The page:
The audit watchdog has lashed out at the Mega Events Fund for overstating the turnout at its events and a host of other "irregularities", including event organisers' failure to show invoices for expenses.
Since 2009, the fund has received HK$250 million to provide financial support for local non-profit-making organisations to host arts, cultural and sports events.
In a report published yesterday, the Audit Commission criticised the fund's secretariat, formed from staff of the Tourism Commission, for exaggerating attendance figures at its events and the number of jobs it had created.
The secretariat had claimed that up to March 2012, some 900,000 people had taken part in its events and that 10,000 jobs had been created.
The watchdog said many of the turnout figures were for events held in open areas, where passersby could just come and go. "Most of the jobs created were extremely short term and temporary in nature, with many lasting for one to a few days only, and would have little or no impact on the labour market," the report says.
For one event, understood to be the Dragon and Lion Dance Extravaganza held on January 1 this year, the organiser was granted HK$1.5 million. The fund claimed that at least 3,100 paid jobs would be created.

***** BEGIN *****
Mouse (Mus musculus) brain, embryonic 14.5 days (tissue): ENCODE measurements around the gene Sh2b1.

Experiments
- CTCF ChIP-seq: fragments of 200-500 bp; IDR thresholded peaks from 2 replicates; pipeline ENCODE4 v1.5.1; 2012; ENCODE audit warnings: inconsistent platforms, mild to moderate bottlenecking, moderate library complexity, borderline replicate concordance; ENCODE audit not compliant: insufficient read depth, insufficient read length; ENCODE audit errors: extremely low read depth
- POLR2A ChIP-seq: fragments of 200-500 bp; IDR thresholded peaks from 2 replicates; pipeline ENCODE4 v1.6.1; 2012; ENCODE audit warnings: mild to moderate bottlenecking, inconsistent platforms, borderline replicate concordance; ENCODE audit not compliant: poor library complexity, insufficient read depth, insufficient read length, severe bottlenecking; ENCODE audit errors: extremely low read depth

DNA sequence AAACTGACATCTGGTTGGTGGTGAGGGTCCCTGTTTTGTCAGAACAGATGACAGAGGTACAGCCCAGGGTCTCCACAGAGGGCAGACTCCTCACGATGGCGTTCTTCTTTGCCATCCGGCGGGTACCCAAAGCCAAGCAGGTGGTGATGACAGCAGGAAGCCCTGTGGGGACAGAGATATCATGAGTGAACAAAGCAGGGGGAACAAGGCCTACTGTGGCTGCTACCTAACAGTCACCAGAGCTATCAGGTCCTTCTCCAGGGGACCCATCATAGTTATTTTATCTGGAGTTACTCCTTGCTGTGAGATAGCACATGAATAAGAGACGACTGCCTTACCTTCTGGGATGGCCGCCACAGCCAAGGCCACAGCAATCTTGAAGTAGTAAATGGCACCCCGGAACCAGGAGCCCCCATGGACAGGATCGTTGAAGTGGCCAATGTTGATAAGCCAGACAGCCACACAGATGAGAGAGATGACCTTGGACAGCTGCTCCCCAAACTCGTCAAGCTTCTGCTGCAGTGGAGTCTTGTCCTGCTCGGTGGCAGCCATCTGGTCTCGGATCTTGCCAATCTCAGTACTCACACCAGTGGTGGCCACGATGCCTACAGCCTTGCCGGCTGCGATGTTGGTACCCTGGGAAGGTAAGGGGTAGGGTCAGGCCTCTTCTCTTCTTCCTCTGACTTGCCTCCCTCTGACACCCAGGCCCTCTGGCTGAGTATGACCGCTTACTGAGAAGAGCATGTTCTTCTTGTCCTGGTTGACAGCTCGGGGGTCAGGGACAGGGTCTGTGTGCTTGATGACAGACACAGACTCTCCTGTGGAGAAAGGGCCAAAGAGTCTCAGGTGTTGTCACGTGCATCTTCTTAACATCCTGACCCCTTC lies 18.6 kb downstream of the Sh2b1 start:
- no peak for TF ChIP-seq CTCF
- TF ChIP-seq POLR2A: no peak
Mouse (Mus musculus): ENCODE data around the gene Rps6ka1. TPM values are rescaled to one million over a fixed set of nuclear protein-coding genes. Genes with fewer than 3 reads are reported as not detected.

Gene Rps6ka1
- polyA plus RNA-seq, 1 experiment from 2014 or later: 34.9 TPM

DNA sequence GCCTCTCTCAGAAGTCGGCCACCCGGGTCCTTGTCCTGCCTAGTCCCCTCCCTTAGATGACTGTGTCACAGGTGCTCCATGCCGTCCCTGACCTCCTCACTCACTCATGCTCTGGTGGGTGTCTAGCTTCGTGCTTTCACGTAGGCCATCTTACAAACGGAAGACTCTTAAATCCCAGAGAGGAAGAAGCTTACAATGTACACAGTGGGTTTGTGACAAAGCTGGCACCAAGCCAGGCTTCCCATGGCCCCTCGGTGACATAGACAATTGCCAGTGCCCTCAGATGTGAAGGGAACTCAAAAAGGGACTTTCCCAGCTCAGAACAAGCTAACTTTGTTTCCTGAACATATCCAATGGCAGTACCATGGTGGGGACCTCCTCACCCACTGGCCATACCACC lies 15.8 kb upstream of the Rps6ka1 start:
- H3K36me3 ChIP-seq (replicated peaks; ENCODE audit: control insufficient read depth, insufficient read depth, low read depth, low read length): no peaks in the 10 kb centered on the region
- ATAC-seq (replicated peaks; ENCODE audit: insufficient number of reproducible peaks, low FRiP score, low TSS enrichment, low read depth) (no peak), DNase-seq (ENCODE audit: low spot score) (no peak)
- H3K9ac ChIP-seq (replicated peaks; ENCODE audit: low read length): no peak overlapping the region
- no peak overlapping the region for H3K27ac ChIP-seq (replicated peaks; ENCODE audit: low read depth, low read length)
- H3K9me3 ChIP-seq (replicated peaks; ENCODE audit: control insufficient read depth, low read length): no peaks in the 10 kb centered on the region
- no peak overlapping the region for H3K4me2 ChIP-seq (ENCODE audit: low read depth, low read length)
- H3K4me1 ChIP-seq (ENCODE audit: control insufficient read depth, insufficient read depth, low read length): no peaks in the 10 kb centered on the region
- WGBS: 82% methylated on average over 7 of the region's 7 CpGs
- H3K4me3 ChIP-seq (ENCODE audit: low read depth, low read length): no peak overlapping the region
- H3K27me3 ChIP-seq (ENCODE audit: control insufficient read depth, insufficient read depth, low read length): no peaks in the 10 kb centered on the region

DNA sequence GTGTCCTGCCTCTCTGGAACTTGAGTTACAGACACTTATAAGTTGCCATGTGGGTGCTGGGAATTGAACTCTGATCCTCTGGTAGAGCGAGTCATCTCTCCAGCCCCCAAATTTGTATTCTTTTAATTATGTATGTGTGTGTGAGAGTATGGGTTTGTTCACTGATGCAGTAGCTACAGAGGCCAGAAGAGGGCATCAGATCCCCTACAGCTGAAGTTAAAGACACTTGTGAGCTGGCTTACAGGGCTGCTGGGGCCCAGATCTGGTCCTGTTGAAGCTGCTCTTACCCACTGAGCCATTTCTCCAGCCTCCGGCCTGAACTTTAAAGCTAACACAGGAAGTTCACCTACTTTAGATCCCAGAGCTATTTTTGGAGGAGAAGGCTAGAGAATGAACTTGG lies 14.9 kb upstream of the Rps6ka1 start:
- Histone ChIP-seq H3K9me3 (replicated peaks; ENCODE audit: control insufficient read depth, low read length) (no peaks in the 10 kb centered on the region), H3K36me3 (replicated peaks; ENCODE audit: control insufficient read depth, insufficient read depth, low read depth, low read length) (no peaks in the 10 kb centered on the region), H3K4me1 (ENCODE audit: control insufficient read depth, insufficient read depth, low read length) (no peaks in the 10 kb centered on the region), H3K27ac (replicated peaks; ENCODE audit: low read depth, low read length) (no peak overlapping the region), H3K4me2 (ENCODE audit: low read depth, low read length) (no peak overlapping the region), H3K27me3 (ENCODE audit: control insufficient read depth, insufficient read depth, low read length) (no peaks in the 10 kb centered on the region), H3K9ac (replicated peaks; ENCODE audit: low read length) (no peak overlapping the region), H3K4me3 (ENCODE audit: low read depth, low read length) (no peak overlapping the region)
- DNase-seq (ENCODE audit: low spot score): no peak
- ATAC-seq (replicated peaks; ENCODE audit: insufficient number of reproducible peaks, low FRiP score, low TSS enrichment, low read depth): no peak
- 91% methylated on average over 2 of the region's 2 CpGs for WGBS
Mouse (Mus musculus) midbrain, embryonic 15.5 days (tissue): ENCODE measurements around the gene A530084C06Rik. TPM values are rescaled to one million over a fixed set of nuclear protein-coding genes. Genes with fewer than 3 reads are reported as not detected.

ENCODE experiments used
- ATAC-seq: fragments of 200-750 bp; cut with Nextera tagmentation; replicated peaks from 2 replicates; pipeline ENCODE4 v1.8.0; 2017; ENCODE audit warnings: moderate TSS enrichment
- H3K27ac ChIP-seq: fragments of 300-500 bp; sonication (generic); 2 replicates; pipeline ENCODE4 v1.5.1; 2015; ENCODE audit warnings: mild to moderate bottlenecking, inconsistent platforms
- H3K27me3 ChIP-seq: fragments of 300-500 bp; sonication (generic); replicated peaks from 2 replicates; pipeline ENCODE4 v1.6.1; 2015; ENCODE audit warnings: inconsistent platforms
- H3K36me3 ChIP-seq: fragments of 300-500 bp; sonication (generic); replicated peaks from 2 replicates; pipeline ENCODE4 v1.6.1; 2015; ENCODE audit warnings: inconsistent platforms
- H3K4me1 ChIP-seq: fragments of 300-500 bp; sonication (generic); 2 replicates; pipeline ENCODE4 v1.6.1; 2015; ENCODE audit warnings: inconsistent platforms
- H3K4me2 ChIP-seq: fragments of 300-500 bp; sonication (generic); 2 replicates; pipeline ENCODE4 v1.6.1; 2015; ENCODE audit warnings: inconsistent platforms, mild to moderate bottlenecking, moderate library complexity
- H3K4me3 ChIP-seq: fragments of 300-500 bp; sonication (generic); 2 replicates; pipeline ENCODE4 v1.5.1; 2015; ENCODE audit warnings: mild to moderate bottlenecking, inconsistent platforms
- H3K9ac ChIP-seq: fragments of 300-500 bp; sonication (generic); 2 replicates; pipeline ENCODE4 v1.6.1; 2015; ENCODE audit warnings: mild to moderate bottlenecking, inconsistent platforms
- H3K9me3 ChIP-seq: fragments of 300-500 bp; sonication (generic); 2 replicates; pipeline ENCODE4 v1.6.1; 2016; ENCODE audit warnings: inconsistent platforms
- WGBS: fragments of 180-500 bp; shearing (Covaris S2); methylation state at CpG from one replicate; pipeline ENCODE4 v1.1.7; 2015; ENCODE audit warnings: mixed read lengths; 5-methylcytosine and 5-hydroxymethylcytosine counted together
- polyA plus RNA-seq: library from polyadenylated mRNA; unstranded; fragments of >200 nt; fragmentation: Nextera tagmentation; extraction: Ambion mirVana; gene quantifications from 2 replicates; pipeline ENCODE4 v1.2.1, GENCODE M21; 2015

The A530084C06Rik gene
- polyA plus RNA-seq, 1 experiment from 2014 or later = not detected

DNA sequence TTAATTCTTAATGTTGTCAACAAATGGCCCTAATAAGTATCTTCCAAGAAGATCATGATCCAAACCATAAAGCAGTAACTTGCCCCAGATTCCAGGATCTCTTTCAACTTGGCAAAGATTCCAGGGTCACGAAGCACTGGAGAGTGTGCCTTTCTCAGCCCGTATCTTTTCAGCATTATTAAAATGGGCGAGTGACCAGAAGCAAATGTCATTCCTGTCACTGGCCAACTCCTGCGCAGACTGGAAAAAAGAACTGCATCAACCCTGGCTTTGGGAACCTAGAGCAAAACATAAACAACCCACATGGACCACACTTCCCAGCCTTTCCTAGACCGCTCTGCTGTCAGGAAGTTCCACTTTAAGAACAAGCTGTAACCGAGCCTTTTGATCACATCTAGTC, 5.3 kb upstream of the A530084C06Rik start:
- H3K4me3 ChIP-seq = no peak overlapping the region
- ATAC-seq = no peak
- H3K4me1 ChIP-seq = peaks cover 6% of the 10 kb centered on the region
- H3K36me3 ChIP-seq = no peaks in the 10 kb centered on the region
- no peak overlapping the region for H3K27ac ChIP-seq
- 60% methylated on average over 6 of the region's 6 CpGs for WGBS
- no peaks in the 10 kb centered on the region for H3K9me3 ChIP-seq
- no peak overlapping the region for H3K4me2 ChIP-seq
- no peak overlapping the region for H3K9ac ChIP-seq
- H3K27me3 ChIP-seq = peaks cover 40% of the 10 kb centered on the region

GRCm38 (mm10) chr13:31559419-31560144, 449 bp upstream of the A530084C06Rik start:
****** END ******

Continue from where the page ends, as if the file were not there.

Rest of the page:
The organiser later reported that only 1,850 jobs had been created. And the watchdog found that at least 410 of the jobs were for primary school and kindergarten students, whose tasks could not be considered a job.
The report also pointed to what it called "irregularities" in three one-day events held from 2011 to 2013. No invoices or staff payroll records were furnished to prove total expenses of HK$3.9 million.
The watchdog also hit out at the Tourism Commission for not having set conditions in funding agreements to govern the distribution of tickets.
For one event, understood to be the Hong Kong Open golf tournament in 2012, which received HK$15 million, 93 per cent of tickets were given away free to parties including the venue provider and sponsors.
That meant that only 7 per cent were available for golf lovers.
The watchdog said there was an "urgent need" for the Tourism Commission to step up checks and its control over the operation of events.
The Commerce and Economic Development Bureau, under which the Tourism Commission falls, said it "generally agreed" with the observations and recommendations in the report.
Jeffrey Lam Kin-fung, chairman of the Mega Events Fund's assessment committee, said all applications went through a "stringent system" before they were either approved or rejected.
The fund has approved some 24 events since it was established.